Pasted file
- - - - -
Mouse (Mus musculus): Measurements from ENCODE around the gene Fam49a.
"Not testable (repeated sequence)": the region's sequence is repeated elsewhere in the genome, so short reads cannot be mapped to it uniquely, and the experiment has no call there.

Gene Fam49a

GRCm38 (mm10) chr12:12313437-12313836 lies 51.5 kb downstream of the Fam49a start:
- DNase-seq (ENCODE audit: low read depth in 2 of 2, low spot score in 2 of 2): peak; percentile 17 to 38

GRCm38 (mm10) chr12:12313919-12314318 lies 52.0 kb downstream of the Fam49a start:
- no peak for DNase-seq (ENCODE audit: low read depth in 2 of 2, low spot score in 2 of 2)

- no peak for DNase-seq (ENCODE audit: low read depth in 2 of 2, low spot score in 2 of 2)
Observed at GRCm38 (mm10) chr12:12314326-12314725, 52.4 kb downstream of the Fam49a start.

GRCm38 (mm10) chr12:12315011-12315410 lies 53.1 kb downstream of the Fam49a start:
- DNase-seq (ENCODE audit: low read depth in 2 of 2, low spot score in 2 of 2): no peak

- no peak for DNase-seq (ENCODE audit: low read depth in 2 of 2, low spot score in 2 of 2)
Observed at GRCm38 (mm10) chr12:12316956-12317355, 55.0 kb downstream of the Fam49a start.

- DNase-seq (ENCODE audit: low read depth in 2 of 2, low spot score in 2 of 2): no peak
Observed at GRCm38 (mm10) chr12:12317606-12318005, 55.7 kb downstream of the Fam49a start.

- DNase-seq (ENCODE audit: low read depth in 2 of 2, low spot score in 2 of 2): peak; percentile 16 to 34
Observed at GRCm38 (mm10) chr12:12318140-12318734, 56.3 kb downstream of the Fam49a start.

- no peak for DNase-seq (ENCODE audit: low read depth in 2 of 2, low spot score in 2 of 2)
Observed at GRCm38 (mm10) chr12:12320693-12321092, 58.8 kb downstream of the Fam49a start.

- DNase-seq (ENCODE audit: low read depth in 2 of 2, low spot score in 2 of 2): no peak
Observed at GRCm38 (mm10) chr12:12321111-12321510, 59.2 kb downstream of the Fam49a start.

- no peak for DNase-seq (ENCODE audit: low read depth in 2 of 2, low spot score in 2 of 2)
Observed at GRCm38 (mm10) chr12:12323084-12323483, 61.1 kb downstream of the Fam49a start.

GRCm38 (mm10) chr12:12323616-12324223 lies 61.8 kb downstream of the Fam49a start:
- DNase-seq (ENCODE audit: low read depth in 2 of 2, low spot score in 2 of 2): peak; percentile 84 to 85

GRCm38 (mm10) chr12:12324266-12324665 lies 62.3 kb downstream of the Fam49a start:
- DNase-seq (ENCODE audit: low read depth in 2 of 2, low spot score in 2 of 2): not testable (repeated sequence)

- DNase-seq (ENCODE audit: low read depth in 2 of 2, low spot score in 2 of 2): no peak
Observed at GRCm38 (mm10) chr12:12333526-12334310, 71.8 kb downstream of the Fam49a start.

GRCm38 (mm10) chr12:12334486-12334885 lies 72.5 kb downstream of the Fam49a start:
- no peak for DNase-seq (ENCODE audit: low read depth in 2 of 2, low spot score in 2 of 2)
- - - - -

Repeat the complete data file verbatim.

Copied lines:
Mouse (Mus musculus): Measurements from ENCODE around the gene Fam49a.
"Not testable (repeated sequence)": the region's sequence is repeated elsewhere in the genome, so short reads cannot be mapped to it uniquely, and the experiment has no call there.

Gene Fam49a

GRCm38 (mm10) chr12:12313437-12313836 lies 51.5 kb downstream of the Fam49a start:
- DNase-seq (ENCODE audit: low read depth in 2 of 2, low spot score in 2 of 2): peak; percentile 17 to 38

GRCm38 (mm10) chr12:12313919-12314318 lies 52.0 kb downstream of the Fam49a start:
- no peak for DNase-seq (ENCODE audit: low read depth in 2 of 2, low spot score in 2 of 2)

- no peak for DNase-seq (ENCODE audit: low read depth in 2 of 2, low spot score in 2 of 2)
Observed at GRCm38 (mm10) chr12:12314326-12314725, 52.4 kb downstream of the Fam49a start.

GRCm38 (mm10) chr12:12315011-12315410 lies 53.1 kb downstream of the Fam49a start:
- DNase-seq (ENCODE audit: low read depth in 2 of 2, low spot score in 2 of 2): no peak

- no peak for DNase-seq (ENCODE audit: low read depth in 2 of 2, low spot score in 2 of 2)
Observed at GRCm38 (mm10) chr12:12316956-12317355, 55.0 kb downstream of the Fam49a start.

- DNase-seq (ENCODE audit: low read depth in 2 of 2, low spot score in 2 of 2): no peak
Observed at GRCm38 (mm10) chr12:12317606-12318005, 55.7 kb downstream of the Fam49a start.

- DNase-seq (ENCODE audit: low read depth in 2 of 2, low spot score in 2 of 2): peak; percentile 16 to 34
Observed at GRCm38 (mm10) chr12:12318140-12318734, 56.3 kb downstream of the Fam49a start.

- no peak for DNase-seq (ENCODE audit: low read depth in 2 of 2, low spot score in 2 of 2)
Observed at GRCm38 (mm10) chr12:12320693-12321092, 58.8 kb downstream of the Fam49a start.

- DNase-seq (ENCODE audit: low read depth in 2 of 2, low spot score in 2 of 2): no peak
Observed at GRCm38 (mm10) chr12:12321111-12321510, 59.2 kb downstream of the Fam49a start.

- no peak for DNase-seq (ENCODE audit: low read depth in 2 of 2, low spot score in 2 of 2)
Observed at GRCm38 (mm10) chr12:12323084-12323483, 61.1 kb downstream of the Fam49a start.

GRCm38 (mm10) chr12:12323616-12324223 lies 61.8 kb downstream of the Fam49a start:
- DNase-seq (ENCODE audit: low read depth in 2 of 2, low spot score in 2 of 2): peak; percentile 84 to 85

GRCm38 (mm10) chr12:12324266-12324665 lies 62.3 kb downstream of the Fam49a start:
- DNase-seq (ENCODE audit: low read depth in 2 of 2, low spot score in 2 of 2): not testable (repeated sequence)

- DNase-seq (ENCODE audit: low read depth in 2 of 2, low spot score in 2 of 2): no peak
Observed at GRCm38 (mm10) chr12:12333526-12334310, 71.8 kb downstream of the Fam49a start.

GRCm38 (mm10) chr12:12334486-12334885 lies 72.5 kb downstream of the Fam49a start:
- no peak for DNase-seq (ENCODE audit: low read depth in 2 of 2, low spot score in 2 of 2)